"Or, do you just pick and chose what you want to take in?"

Only on my bad days. honestly, we all do this from time to time. But that is what self-examination is all about -- rooting out the strongholds of our prideful ignorance.

"If you stand on tradition, then why are you coming against my view..."

I'm not really coming against inerrancy. I don't believe that a doctrine of inerrancy is in itself harmful. I am coming against your statement that you don't rely on any traditions, but on "Scripture only". It's impossible not to have traditions. You subscribe to a set of theological traditions -- maybe not because you view them as authoritative as traditions, but because you find they make sense to you, they resonate with your personal view of Scripture -- in which case you become the authority, rather than some Church or set of traditions. But I suspect -- perhaps wrongly -- that you will insist that it is the Holy Spirit who is your authority and who gives you eyes and ears and a heart to understand what is before you. But Orthodox will say the same thing. And since we disagree is one of us wrong and one of us right? How do we determine which is right? Or perhaps we are both wrong insofar as we are incapable of perfect understanding. In which case we cannot afford to simply close ourselves off from those with whom we disagree.

"...please explain your epistemology..."

I have said many things regarding my epistemology, though I have not set it out systematically. And frankly, I don't care to. My epistemology is to be found in the voluminous exchanges I've had with you. But I'll end with a good quote from Evagrius of Pontus:

If you are a theologian you truly pray, if you truly pray you are a theologian.

12:08 AM  
Anonymous Jared Moore said...

do you accept all tradition? What do you do with tradition that goes against Scripture? Do you still accept it? Which wins out, whenever the Scripture says one thing, but tradition says another?

7:20 AM  
Anonymous Ephrem Christopher Walborn said...

Jared Moore said...

Tradition and Scripture don't refute each other. That's not to say that there aren't aspects which are hazy or seemingly conflict. But the conflict is usually only apparent and due to our predispositions and not a true conflict. Some common "conflicts" that fundamentalists -- using this term as a descriptor, not an epithet -- bring up frequently are pretty easily dealt with are things like "call no man father," iconography, misunderstandings of the difference between veneration and worship, etc.

9:18 AM  
Anonymous Ephrem Christopher Walborn said...

Woops... forgot to edit out "Jared Moore said." Apologies.

9:22 AM  
Anonymous Jared Moore said...

Ok... let me ask you this... Go to this website . This is a homosexual church. Are they rightly dividing the Word of Truth (2 Tim. 2:15)? Or, is this a legitimate interpretation... or tradition that we can follow?

10:21 AM  
Anonymous Ephrem Christopher Walborn said...

I didn't visit the website. About homosexuality, my position will remain within the understanding of the Orthodox Church. At the same time the Church is for sinners -- it's the sick that need a doctor and a hospital (the church is often referred to as a hospital). If sinners couldn't go to church I'd never be there. Nor would you or anyone else.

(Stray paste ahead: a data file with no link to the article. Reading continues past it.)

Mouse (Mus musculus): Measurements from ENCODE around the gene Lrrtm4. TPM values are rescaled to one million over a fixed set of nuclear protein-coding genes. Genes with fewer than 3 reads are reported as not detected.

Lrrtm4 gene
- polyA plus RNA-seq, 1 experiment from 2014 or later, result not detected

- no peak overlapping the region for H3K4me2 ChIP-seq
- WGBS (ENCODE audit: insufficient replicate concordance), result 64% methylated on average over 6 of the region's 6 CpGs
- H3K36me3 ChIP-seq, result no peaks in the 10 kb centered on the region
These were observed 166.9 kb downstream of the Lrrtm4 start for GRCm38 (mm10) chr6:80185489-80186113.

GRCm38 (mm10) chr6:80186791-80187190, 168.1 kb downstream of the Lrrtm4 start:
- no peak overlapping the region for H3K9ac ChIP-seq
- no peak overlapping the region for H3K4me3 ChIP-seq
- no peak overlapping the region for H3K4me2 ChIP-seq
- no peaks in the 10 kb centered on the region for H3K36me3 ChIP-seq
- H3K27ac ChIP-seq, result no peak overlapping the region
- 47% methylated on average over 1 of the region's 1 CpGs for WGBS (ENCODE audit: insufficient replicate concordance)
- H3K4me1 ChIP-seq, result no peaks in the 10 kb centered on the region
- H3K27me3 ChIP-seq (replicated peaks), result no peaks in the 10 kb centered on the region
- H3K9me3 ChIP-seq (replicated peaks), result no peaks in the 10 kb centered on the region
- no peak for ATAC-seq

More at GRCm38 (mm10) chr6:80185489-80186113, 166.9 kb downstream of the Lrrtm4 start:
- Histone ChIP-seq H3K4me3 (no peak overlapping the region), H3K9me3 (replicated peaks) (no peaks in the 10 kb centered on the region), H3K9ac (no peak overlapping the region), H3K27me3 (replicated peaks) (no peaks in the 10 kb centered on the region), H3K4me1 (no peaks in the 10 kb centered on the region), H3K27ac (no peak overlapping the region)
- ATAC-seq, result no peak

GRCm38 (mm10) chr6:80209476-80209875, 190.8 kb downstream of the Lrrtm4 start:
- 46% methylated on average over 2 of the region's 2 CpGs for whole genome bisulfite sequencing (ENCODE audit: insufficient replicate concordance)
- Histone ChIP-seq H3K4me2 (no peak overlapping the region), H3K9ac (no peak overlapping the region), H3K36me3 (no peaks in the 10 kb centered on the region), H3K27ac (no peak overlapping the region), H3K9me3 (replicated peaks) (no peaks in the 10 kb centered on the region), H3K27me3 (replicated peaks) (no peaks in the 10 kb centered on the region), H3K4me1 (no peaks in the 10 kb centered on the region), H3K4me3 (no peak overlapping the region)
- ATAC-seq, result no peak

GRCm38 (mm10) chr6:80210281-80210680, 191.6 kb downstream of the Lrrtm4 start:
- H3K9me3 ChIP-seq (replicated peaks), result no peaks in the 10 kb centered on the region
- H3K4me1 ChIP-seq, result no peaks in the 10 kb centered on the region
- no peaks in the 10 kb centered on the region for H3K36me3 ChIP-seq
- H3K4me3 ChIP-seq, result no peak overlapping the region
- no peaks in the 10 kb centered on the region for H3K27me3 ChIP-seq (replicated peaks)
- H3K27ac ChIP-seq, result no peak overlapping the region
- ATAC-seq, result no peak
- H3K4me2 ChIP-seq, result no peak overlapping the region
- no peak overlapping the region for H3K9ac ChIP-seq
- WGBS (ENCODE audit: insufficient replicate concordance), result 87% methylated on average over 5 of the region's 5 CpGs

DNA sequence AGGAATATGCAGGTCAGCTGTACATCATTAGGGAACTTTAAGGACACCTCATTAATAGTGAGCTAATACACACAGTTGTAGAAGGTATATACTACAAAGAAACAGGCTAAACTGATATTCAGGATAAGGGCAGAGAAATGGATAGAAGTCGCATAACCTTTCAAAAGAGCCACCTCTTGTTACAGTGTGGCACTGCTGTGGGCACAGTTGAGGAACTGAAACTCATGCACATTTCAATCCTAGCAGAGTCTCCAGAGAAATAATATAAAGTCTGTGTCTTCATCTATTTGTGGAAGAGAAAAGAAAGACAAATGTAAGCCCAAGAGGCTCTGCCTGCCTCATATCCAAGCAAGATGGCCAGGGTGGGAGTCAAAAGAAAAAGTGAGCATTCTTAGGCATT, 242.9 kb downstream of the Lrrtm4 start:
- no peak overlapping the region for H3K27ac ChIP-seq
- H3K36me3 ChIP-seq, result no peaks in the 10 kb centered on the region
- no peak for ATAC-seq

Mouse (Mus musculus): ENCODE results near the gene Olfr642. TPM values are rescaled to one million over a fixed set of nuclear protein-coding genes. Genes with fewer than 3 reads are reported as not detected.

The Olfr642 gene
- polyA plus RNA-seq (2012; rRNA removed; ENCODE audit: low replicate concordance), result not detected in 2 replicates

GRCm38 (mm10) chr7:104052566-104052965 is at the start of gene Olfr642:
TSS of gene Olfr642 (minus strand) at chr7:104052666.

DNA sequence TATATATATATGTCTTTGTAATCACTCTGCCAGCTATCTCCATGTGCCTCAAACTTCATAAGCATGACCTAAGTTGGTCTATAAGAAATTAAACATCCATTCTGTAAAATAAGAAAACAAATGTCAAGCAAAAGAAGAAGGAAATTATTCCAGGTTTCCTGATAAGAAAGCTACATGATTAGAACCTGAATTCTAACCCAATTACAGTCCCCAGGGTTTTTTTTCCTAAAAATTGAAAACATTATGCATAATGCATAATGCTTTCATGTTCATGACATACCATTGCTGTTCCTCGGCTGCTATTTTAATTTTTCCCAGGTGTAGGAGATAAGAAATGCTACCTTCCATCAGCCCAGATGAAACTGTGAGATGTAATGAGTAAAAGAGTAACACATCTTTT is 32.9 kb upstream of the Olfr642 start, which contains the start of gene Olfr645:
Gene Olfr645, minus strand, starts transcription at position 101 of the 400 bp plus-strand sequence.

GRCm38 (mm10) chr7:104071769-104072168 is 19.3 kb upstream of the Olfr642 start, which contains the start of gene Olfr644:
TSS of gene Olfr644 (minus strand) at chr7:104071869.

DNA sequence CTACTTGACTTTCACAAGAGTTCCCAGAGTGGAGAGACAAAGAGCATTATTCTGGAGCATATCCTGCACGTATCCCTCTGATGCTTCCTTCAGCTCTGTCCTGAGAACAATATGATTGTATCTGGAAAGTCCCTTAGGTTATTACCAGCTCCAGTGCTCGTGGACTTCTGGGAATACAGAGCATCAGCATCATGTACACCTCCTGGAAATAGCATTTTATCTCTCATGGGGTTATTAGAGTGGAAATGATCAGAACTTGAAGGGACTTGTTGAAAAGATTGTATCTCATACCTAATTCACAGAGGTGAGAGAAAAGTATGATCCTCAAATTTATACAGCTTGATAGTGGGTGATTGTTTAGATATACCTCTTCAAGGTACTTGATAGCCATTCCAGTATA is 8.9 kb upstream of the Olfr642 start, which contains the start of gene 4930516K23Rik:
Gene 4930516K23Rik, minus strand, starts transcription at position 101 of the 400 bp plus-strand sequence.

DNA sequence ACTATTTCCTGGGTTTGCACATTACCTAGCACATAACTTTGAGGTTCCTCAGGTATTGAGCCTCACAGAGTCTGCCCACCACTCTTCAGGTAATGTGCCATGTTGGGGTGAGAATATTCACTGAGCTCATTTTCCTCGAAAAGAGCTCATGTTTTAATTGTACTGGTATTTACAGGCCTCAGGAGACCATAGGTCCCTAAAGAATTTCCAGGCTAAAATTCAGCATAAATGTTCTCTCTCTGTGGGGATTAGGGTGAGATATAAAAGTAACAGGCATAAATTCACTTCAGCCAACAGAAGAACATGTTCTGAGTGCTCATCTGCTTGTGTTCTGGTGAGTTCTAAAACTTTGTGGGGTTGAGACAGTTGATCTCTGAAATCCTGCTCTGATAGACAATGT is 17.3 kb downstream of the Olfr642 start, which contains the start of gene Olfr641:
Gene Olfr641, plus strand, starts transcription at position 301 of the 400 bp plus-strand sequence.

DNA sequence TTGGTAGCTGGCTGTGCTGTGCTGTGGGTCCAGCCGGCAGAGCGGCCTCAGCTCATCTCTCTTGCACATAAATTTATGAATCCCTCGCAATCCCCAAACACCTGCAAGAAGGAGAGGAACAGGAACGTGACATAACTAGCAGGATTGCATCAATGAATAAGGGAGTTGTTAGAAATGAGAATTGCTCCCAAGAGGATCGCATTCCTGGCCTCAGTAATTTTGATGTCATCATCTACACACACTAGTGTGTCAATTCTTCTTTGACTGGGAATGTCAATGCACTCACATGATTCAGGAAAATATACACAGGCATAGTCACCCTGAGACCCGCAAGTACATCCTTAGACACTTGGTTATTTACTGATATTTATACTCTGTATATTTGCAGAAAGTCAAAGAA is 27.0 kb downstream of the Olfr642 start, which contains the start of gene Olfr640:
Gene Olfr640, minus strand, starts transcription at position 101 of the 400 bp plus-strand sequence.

But what's the motivation for the question? If I condemn homosexuality as contrary to God's will for man I gain a point, and if I make excuses or straight out say it's a-ok I lose? I hope it's more honest than that, and unless you say otherwise I'll give you the benefit of the doubt.

Comparing conclusions in order to determine whether the process is acceptible is a dangerous road to travel. So lets back up a bit and I'll state my basic question in a different way.

What's your authority for your particular interpretation of the Bible?

My authority -- and as I hope I've made clear, authority is not dictatorial, but relational and does not operate primarily in absolutes, though it may at times -- my authority is the mind of the church, the "one, holy, catholic, and apostolic church," as it gives witness to the Trinity by the power of the Holy Spirit. You can disagree with me and it's not going to offend me. But given that authority does not act in terms of absolute knowledge, and given that as people are naturally of many minds, it is essential to root one's self in an understanding which is catholic, that is to say universal. The alternative is to root one's self in what seems fitting for himself. *Both* are prone to error. But just as God expresses himself in a Triune community of love, so the Church is also a community of love. Does this make any sense?

I guess what I'm saying is that life is dangerous, knowledge is dangerous, ignorance is dangerous, but there is hope in a community the purpose of which is establishing the Kingdom of God both here and now and in eternity.

There have been many times when the gospel has been diverted and the confessors of the church have acted with great force and powerful polemics as a witness to orthodoxy. This has been appropriate at times. At other times perhaps it has been excessive. It's more important to be humble and loving than to be "right". Because humility, mercy, and love express rightness of spirit and union with God, while rigtness of conviction alone is no real proof of sanctity.

10:54 AM  
Anonymous Jared Moore said...

the Bible is clear about homosexuality... this was the point I had hoped to make. Things that the Bible is definately, without a doubt, clear about... so much so, that there is only one logical interpretation... do you not stand on these things? Do you not stand against what the Bible clearly stands against? Homosexuality directly goes against Scripture... but, should I somehow embrace it due to tradition? Should people a thousand years from now embrace it due to the homosexual "churches"?